The recent Guangzhou Auto Show in China was a reflection of everything stereotypical about the Chinese car market: Chinese OEM clones of European vehicles, North American and European legacy platforms resurrected into new China-only models, wacky supercars from unknown Chinese OEMs, stretched European executive sedans, and weird electric vehicles.
The only major North American press headline from the show was bold: “Five New Electric Cars from China, World’s Largest EV Market.” I never saw China as a leader in electric vehicles. However, green car publications like CleanTechnica have stated China is the world’s largest EV market for almost two years now.
What’s the real story behind China’s EV market? There’s both truth and lies in these headlines.
Toyota has announced it will expand the development of hybrid technology over the next five years to get ahead of strict global emissions standards.
The automaker plans to increase staff on its hybrid technology development team 30 percent by 2021, setting the goal of 19 emissions-friendly drivetrain components. The fuel-sipping technology could soon find its way into the majority of Toyota vehicles. (Read More…)
We’ve seen some early images, and we know that Fiat Chrysler Automobiles feels the upcoming Jeep Wagoneer could warrant a price tag of up to $140,000.
What the folks at Jeep aren’t exactly sure of is how diverse they want the brand’s flagship SUV to be when it rolls out, likely as a 2019 model. One this is for sure — a model that exclusive likely needs some electrification, and Jeep brand chief Mike Manley knows it. (Read More…)
American Chevrolet Volt fans have long discussed how the quasi-upscale extended-range EV might have fared with a Buick badge instead of being branded as a bread-and-butter Chevrolet.
It appears the Chinese have gone beyond the discussion phase.
According to Chinese website Autohome, Shanghai GM gets it, and has pulled the strings to rename the Chevy Volt the Velite for a brand that is more prestigious and sells in higher volume in China. (Read More…)
With Porsche’s four-door sedan looking less and less like the Hunchback of Notre Dame, the Paris Motor Show will see Porsche unveil the fourth model in the Panamera line: a plug-in E-Hybrid with all-wheel drive and an electric range of 31 miles (that’s 50 kilometres for the rest of us).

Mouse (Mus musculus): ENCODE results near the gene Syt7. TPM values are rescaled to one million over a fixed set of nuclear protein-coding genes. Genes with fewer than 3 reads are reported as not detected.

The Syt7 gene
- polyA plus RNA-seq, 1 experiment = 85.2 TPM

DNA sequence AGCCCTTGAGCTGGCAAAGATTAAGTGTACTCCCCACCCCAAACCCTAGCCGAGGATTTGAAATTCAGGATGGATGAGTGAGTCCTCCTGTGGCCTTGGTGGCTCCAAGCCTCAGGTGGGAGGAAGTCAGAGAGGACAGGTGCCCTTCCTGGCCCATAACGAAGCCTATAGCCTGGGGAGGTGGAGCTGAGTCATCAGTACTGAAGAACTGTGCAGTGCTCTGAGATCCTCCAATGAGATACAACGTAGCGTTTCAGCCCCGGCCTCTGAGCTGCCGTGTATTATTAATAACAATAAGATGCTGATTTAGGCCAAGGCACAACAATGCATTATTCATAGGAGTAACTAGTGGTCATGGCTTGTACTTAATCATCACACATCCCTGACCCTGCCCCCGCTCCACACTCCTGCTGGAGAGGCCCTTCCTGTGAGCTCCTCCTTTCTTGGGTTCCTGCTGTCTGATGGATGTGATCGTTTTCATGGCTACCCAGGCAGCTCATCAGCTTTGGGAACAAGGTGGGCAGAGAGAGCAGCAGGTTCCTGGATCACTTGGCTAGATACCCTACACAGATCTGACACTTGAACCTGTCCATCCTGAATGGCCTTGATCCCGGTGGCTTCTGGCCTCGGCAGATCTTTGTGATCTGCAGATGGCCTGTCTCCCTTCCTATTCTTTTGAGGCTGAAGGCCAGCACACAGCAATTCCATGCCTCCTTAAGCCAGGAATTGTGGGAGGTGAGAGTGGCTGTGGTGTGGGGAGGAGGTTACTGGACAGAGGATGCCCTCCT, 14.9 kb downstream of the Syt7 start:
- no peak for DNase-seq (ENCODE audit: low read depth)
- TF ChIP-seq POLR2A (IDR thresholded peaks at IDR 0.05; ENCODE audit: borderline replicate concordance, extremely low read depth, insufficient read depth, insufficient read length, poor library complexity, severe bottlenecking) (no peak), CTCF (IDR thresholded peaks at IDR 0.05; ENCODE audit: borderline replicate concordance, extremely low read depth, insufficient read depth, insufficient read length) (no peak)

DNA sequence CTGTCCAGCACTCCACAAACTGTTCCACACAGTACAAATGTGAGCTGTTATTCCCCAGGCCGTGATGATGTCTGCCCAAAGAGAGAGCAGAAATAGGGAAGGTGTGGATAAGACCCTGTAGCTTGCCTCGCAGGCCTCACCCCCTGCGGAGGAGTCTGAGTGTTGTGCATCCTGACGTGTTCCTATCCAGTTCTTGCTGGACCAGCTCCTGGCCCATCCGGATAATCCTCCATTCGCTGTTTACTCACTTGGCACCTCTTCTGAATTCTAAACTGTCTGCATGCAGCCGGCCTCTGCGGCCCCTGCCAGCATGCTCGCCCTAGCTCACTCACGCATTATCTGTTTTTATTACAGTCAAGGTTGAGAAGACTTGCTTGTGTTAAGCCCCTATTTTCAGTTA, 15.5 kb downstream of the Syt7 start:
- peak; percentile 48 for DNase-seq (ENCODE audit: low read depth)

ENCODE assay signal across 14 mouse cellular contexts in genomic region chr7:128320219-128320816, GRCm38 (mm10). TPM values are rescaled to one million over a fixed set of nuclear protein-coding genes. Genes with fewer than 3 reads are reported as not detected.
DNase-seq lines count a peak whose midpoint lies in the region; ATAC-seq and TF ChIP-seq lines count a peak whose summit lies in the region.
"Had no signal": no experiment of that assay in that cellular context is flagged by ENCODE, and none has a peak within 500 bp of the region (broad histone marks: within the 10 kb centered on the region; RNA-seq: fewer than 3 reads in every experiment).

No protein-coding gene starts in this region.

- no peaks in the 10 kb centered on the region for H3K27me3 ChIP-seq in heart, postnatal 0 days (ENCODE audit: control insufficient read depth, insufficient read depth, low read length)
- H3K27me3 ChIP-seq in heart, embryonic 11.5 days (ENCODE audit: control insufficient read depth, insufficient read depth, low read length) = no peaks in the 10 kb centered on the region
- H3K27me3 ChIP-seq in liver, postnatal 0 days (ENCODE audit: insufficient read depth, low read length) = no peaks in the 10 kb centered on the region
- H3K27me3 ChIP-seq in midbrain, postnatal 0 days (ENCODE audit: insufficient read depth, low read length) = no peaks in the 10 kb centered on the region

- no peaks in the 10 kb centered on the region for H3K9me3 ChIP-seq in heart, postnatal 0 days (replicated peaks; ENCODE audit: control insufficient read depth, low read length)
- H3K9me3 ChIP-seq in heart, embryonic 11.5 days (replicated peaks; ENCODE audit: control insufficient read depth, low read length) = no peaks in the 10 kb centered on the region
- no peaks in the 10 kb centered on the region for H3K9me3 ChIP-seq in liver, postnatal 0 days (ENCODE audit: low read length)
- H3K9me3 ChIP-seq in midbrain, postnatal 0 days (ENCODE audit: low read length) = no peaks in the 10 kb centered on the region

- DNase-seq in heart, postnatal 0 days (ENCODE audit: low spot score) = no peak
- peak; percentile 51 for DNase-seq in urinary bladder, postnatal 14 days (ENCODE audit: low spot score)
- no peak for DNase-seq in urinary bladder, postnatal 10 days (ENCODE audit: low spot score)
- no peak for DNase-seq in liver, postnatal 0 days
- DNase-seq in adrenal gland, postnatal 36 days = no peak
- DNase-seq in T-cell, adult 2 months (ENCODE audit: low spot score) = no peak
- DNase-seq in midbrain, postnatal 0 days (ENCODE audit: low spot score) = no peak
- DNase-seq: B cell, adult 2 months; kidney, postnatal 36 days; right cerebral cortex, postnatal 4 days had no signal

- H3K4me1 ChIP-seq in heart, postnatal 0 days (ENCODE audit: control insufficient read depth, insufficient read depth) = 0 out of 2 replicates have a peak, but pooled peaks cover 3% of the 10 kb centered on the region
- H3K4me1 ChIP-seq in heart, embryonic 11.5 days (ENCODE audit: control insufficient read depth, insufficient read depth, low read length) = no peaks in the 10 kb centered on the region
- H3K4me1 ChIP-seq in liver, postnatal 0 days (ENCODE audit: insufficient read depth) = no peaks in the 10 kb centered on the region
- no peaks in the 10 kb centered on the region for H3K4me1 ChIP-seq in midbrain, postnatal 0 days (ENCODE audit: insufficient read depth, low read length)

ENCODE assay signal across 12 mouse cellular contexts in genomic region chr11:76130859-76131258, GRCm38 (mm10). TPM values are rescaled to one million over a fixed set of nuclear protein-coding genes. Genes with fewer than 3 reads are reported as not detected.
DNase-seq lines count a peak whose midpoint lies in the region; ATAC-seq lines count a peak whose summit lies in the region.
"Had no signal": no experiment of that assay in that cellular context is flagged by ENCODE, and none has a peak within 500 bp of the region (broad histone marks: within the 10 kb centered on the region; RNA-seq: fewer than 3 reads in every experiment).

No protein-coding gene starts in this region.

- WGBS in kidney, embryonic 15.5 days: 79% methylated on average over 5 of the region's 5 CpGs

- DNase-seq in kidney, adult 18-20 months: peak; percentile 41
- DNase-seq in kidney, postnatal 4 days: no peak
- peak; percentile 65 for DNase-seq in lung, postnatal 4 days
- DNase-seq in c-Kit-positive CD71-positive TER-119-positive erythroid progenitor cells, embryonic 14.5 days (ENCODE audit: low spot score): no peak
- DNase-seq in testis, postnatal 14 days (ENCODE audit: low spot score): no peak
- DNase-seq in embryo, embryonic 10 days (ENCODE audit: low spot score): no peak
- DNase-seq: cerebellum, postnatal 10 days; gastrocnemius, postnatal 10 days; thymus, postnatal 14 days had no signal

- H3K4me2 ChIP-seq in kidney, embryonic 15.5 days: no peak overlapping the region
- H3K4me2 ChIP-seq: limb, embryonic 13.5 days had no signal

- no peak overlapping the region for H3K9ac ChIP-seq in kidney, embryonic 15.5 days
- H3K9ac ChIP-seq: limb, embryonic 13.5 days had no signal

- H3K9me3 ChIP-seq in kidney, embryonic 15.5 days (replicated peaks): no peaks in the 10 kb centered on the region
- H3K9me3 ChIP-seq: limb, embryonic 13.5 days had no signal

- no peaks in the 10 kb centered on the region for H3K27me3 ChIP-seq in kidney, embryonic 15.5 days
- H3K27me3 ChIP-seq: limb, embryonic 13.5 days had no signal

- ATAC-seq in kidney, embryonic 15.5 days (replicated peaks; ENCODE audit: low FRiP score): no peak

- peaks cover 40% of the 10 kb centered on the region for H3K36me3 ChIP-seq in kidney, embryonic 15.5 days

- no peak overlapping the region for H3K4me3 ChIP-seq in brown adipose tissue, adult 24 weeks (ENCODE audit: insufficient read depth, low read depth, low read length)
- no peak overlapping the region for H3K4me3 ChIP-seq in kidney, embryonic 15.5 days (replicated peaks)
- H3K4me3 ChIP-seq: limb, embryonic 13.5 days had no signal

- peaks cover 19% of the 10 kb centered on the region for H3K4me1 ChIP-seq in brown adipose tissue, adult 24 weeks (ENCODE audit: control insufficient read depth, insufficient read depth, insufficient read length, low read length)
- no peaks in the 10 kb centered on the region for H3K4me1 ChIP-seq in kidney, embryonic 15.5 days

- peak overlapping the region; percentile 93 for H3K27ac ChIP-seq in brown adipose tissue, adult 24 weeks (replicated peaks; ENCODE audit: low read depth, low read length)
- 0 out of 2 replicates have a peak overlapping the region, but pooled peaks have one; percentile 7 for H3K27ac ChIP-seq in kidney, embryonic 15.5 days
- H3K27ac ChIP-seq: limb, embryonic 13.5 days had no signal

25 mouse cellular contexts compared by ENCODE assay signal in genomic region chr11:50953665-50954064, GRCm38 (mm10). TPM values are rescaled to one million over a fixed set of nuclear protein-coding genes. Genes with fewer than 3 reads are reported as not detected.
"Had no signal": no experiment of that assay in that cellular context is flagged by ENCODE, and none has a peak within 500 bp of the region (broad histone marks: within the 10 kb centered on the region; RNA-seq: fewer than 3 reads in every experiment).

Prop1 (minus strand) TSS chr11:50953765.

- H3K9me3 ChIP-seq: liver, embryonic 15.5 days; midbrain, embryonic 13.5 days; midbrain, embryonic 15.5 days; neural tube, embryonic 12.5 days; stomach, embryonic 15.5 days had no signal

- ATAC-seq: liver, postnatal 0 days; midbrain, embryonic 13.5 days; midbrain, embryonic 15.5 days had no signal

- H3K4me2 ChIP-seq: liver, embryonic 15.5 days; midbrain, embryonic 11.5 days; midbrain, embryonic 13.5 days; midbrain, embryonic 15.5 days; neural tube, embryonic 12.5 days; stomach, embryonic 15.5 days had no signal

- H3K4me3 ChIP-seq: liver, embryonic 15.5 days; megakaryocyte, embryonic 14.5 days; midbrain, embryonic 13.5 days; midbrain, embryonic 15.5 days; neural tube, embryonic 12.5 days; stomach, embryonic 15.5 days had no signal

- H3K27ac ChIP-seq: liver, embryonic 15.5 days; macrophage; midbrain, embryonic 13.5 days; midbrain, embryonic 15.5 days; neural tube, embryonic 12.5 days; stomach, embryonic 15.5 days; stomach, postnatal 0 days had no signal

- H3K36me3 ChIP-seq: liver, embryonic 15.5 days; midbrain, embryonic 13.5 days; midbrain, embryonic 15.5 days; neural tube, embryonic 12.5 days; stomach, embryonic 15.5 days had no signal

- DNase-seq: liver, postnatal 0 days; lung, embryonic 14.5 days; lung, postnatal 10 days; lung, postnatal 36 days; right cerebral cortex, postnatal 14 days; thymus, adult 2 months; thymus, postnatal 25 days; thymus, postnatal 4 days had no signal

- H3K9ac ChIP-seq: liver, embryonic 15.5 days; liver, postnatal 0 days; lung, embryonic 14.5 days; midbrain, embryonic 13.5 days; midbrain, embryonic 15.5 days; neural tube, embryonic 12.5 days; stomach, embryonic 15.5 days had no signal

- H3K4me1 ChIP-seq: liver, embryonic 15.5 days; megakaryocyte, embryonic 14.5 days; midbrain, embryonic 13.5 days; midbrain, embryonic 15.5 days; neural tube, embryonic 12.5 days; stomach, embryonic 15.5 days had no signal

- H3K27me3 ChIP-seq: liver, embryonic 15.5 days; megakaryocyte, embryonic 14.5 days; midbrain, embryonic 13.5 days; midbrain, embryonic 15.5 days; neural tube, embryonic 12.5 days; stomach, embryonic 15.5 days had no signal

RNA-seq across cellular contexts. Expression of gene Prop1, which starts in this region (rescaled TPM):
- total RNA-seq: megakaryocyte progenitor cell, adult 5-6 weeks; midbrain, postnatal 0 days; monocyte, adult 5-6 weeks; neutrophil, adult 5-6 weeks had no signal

More than just a luxury sportscar with green overtones, Porsche’s new plug-in packs a grab-bag of technology that other Volkswagen Group brands will want to get their hands on.
The search for better fuel economy takes engineers down weird paths, and the latest plan to wring out extra mileage is no different. It involves an unlikely part of the vehicle — the suspension.
Audi just announced a new suspension system that harvests wasted energy and turns it into electricity, capable of adding juice to a vehicle’s 48-volt electrical subsystem. (Read More…)
Many industry reporters and enthusiasts attached stigma to early mass market hybrids because of the unknown reliability of their batteries. Potential owners worried that a failed battery would stick them with an expensive, out-of-warranty repair bill.
The first generation of hybrid vehicles hit the streets right around the turn of the century, right at the same time the domestic market was in love with SUVs. Anecdotes abounded about how dangerous and expensive hybrids would be to fix and maintain. Now that they’ve been on the road for over a decade, data shows — for the most part — there was no reason to fear these electrified fuel sippers.
2016 will be the final model year for the extraordinarily slow-selling Honda CR-Z in Canada. Honda Canada spokesperson Maki Inoue confirmed that the CR-Z is done, indirectly supplanted in Honda Canada’s lineup by the reborn Honda Accord Hybrid.
“As Honda aligns its product portfolio to best take advantage of growth opportunities in the marketplace, it will add a new Accord Hybrid, and discontinue CR-Z this year,” Inoue told GoodCarBadCar earlier this afternoon.
Of course, we knew the CR-Z was done for. Separate articles on TTAC earlier today made mention of an American Honda spokesperson’s impression that the CR-Z was already dead and the glut of CR-Z inventory of which Honda dealers must now rid themselves. (Read More…)
Honda’s hybrid sport hatch, the lackluster CR-Z, may have mastered the art of invisibility in the marketplace, but it couldn’t hide from company executives.
The model looks to be on its way out in Japan, according to Carscoops, with Honda now offering a ‘Final Label’ edition of the slow-selling vehicle. (Read More…)
Lexus is looking to replace its aging Prius-based CT200h hybrid with a new model — possibly one that’s bigger, wider, and boxier than before.
Since it’s 2016, Lexus decided the crossover craze demands a move away from a compact hatchback design, the brand’s European chief implied when speaking to Autocar. (Read More…)